One of the best things Joe ever did for me was to invite met out to Greenvine (See “Bars”).  It's the best grocery store-bar I've ever been in.  Of course, a bar is only as good as its customers and its management---  great place.

I encouraged Joe to get a certificate for mid-management---principal.  I just figured Joe just lacked confidence.  I suspected some folks had expressed a lack of confidence in his abilities.

Joe got his certificate, and when a princpal job came open in Somerville, he applied.  He applied but they told him he didn't qualify because he didn't have a residence in the district.  They gave the job to a lady from Giddings, further away than Joe, but she agreed to get a residence in Somerville, which she did---on paper.  Now the lady went on to do a good job, but Joe, and I also, knew that he had been lied to.

Before long, Joe decided to move on.  Crap!  Now I'd have to be the funny guy on staff.  It was a strain on me, but I did what I could.

Joe took a teaching Job at Round Top-Carmine.  He liked the job.  After a couple of years, he moved on to a job in Brenham, a larger school nearby his home and an easier job with better pay.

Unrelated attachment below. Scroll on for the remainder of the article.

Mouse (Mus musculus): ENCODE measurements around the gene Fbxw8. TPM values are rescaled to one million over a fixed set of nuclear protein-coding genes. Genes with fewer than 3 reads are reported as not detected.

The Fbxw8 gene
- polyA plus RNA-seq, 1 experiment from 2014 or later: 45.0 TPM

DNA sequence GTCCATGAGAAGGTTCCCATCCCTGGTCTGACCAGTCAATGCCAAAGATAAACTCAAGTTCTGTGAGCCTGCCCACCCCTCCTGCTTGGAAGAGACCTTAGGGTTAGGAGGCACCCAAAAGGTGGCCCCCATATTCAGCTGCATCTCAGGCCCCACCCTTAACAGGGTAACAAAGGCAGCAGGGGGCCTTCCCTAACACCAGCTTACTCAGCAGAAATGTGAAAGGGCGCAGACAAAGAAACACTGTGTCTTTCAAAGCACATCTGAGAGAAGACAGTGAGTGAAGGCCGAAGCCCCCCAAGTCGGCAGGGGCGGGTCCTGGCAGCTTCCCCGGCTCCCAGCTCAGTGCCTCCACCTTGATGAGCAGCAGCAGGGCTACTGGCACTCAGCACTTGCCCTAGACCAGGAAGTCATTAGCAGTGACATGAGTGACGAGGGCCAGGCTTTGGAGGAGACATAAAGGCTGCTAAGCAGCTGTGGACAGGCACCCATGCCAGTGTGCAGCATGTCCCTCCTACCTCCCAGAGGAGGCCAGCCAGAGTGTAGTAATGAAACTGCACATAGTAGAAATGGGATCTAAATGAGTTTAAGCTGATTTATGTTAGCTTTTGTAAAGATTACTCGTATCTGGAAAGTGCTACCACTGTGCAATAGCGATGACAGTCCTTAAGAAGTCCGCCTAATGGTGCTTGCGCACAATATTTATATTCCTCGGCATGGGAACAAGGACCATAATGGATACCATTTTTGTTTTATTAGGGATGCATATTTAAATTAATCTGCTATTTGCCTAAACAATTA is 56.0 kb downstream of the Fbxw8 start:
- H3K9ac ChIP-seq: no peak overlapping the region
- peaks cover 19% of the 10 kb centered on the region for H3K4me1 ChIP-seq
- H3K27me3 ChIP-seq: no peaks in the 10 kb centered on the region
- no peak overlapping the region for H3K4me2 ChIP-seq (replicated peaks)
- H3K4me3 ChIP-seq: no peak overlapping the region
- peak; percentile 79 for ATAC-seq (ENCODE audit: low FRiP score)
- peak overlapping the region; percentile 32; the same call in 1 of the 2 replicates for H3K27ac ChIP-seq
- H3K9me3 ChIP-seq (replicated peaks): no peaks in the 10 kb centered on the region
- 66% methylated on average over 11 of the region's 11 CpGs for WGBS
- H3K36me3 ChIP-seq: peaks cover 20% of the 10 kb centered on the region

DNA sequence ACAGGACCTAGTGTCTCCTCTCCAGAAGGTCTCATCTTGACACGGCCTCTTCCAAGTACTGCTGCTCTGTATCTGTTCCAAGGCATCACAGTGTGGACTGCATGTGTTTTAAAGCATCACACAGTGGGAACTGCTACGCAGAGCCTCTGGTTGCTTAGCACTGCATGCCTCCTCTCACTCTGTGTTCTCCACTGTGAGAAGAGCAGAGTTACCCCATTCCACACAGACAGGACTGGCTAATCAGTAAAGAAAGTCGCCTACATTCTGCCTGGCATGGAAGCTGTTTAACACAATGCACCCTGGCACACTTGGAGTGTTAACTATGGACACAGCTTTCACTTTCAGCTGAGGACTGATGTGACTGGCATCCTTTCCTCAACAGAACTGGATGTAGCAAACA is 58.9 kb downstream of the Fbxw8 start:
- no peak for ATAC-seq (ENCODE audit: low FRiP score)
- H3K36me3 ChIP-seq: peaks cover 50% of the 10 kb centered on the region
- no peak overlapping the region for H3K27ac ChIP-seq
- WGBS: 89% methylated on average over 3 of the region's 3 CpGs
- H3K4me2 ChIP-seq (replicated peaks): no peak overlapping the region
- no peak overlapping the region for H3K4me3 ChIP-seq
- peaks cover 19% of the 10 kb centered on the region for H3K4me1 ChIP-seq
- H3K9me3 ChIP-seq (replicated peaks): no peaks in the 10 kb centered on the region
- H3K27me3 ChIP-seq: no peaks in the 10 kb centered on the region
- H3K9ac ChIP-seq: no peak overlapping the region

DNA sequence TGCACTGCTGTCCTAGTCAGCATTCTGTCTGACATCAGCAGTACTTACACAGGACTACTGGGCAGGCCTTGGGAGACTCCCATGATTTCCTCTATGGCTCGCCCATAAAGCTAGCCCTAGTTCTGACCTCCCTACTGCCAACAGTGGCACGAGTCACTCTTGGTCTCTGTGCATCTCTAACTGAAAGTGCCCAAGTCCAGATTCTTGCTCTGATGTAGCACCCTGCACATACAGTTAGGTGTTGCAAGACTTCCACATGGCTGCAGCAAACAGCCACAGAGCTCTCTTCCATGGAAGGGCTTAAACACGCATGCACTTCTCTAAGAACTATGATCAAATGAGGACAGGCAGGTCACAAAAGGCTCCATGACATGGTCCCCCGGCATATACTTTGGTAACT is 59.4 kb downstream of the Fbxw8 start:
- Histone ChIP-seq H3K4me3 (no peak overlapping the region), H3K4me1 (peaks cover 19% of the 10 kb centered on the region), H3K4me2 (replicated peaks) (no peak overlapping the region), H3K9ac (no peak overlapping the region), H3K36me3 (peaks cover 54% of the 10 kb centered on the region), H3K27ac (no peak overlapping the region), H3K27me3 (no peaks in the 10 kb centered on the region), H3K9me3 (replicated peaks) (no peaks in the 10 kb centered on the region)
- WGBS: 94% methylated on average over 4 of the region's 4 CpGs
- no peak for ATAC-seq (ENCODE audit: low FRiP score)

He once described his first day in the classroom in Round Top-Carmine: “I asked the students to begin reading Chapter One in their texts while I took roll.  When I looked up, that's what they were doing.”  I responded, “Well, why did you leave?”  Joe answered, “It was too quiet there.”

Holy crap, Joe.

Joe finally got his years in and retired.  Before Joe retired, Karla, got certification to teach and is still doing that, but she too is soon to retire.  They've also had three great girls, and Joe runs a few cows, and substitute teaches.

I've got to tell you the “cow story.”  Joe came by our house one day and asked if I wanted to buy a few cows.  Of course I didn't, but he said I wouldn't have to purchase them myself or sell them or feed or water them.  Sounded like a deal to me.  He made a few dollars for me, and I retired as a a six-pack cattleman.

One of the weirdest experiences Joe and I had was with an ignorant-ass principal.  We invited him to accompany us to Greenvine.  Before going to the bar-grocery store, we looked Joe's herd over at his Momma's place.  The principal made a remarkable remark while dodging manure piles: “I love the smell of manure in the mornings.”

Once again, Holy Crap!